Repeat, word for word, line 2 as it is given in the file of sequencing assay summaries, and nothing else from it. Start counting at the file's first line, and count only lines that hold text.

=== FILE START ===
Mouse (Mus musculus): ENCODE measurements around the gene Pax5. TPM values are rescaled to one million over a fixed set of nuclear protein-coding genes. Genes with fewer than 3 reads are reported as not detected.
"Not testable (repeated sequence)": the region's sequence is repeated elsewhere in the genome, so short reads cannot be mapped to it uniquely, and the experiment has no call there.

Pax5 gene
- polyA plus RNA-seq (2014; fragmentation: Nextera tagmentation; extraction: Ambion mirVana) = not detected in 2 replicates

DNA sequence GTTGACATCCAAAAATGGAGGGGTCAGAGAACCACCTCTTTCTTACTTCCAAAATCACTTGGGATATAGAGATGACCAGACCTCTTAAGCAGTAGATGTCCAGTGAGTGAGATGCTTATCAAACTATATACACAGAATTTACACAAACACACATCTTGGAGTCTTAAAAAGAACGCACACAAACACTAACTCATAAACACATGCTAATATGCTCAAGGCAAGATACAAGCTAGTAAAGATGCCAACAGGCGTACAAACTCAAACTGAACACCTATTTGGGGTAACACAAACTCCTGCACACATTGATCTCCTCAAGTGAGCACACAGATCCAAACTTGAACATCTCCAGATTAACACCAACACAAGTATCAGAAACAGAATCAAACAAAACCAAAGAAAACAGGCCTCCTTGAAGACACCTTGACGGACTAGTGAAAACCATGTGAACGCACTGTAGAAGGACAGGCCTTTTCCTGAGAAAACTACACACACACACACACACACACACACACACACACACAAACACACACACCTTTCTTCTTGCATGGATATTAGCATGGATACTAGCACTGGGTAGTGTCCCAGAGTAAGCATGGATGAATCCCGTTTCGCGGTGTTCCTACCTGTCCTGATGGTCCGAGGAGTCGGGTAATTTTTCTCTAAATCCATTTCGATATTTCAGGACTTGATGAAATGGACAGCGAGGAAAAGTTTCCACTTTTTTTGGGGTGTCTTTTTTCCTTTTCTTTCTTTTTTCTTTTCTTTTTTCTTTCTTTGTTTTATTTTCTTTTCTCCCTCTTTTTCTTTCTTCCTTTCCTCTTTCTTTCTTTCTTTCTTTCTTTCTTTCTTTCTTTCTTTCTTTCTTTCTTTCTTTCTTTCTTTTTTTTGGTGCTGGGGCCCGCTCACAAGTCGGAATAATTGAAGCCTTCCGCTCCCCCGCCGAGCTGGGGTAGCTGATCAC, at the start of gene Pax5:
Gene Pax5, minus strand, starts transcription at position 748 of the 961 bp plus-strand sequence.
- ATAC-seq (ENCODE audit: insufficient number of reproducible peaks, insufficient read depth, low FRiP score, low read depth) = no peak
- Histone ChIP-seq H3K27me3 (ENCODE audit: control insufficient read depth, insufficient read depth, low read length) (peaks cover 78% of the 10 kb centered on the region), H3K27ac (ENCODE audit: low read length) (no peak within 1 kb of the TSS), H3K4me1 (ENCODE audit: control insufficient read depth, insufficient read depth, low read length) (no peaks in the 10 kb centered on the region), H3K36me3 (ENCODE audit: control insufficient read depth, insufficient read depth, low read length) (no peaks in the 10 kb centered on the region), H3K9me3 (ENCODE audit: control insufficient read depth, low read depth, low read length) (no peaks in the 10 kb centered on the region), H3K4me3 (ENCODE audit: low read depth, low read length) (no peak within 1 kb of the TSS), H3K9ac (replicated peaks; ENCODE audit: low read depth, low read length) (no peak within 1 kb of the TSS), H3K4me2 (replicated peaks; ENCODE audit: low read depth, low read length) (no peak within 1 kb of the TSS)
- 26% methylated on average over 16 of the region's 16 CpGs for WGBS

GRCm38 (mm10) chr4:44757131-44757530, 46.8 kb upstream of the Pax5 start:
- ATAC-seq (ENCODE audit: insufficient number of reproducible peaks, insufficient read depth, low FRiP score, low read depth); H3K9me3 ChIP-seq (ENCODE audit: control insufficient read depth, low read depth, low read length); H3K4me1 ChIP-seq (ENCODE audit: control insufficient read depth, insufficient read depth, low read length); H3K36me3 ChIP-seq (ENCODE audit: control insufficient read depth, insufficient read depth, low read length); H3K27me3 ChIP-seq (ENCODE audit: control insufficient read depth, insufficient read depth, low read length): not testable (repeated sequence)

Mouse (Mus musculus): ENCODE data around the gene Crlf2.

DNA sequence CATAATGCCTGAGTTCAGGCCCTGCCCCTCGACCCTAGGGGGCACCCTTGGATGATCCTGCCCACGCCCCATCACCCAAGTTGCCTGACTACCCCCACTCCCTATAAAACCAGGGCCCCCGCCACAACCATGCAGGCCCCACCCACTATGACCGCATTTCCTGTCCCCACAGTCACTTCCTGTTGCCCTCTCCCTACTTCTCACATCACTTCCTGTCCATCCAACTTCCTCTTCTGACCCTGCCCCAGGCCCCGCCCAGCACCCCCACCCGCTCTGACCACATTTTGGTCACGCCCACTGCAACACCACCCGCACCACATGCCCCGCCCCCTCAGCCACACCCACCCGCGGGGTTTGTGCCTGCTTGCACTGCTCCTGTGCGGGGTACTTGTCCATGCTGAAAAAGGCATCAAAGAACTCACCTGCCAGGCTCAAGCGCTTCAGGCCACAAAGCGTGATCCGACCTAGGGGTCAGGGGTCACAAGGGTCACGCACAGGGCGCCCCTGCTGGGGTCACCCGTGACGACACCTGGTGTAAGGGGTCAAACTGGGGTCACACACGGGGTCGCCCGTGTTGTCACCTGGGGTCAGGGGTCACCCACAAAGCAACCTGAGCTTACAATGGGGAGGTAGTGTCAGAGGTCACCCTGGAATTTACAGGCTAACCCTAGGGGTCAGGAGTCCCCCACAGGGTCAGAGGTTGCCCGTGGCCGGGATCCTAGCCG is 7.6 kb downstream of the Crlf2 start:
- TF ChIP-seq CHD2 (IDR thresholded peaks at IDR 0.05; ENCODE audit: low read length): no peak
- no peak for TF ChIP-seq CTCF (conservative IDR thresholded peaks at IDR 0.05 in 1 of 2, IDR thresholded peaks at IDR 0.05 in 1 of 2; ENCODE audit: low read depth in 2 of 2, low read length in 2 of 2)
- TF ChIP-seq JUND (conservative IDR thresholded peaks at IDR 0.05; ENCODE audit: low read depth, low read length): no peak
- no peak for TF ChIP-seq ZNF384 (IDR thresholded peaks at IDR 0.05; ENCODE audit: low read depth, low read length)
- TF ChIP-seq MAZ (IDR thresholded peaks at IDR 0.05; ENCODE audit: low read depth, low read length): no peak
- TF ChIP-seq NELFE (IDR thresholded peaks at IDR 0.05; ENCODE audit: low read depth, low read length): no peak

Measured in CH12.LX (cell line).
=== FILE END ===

"Not testable (repeated sequence)": the region's sequence is repeated elsewhere in the genome, so short reads cannot be mapped to it uniquely, and the experiment has no call there.